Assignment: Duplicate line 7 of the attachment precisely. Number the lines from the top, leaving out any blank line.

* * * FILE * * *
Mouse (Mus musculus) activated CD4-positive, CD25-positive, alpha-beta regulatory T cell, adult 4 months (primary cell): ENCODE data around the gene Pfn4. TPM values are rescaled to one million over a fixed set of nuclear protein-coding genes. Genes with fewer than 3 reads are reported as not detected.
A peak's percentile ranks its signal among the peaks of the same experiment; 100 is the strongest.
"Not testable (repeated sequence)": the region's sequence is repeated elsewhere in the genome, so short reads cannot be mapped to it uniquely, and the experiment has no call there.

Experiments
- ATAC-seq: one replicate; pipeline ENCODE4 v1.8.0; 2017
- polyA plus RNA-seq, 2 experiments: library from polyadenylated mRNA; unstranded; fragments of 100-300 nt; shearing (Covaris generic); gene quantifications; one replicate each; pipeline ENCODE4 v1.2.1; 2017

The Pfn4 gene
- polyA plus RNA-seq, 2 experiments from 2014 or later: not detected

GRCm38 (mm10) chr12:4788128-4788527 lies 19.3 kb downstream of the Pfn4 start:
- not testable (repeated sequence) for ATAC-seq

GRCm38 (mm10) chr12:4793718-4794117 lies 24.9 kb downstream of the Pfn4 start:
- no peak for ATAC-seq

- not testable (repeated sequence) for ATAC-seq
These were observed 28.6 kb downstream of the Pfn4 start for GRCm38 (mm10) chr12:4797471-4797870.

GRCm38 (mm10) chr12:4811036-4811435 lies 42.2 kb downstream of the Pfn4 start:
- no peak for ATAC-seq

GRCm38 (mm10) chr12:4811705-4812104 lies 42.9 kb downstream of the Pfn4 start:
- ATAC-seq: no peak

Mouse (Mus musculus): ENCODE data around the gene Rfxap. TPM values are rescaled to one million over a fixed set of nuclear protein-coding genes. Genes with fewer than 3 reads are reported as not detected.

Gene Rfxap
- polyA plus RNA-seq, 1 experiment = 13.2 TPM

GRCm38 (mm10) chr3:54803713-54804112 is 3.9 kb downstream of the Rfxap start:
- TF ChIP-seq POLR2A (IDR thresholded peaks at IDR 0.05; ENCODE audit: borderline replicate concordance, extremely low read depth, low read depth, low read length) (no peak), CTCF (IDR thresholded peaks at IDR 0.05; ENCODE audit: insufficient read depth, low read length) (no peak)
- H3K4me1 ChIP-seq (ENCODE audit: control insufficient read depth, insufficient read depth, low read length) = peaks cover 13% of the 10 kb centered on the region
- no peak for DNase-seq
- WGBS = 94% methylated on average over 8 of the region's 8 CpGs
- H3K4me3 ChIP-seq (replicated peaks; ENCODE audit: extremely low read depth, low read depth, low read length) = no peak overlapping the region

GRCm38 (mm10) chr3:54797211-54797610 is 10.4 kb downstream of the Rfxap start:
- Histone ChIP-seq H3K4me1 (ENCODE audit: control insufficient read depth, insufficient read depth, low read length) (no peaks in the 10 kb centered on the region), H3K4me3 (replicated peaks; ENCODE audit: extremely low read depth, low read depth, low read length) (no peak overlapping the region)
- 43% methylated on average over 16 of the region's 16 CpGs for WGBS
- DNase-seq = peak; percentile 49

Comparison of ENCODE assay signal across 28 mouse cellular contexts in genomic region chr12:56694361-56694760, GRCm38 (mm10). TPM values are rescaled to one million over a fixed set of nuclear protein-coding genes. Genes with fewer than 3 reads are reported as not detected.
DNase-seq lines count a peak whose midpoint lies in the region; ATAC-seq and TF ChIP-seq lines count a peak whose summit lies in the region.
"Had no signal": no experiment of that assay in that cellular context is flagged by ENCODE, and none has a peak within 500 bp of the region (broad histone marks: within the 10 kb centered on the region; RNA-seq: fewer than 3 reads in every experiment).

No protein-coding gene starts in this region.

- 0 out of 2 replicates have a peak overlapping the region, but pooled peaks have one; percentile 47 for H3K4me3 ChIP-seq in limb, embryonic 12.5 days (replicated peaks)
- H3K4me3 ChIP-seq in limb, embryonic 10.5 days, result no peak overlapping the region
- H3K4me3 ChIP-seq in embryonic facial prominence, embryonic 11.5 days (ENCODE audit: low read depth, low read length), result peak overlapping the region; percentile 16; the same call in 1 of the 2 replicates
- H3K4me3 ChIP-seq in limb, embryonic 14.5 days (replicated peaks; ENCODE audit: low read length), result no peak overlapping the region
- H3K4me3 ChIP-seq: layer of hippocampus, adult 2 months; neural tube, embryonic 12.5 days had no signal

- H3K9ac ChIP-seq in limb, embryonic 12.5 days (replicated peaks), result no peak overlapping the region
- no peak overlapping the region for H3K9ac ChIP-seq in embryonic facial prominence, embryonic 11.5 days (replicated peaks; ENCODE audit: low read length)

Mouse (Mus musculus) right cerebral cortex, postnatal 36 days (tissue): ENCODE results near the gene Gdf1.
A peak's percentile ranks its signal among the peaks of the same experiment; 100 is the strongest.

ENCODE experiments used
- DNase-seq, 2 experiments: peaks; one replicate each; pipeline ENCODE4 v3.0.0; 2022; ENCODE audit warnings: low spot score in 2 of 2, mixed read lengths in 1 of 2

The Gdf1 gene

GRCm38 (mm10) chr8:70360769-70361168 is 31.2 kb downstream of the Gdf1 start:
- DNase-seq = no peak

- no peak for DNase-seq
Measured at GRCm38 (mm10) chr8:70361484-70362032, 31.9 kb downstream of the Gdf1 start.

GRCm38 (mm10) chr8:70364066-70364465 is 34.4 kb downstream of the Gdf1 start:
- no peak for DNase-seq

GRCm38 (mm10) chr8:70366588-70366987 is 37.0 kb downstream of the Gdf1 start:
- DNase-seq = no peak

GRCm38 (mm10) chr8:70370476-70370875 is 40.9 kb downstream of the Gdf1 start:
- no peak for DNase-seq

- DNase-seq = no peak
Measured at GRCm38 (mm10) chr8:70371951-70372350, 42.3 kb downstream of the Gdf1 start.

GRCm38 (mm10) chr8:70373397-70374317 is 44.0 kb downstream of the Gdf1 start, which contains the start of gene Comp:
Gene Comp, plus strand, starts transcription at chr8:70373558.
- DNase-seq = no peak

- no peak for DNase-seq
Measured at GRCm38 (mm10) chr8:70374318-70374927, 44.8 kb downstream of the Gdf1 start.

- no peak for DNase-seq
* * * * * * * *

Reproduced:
The Pfn4 gene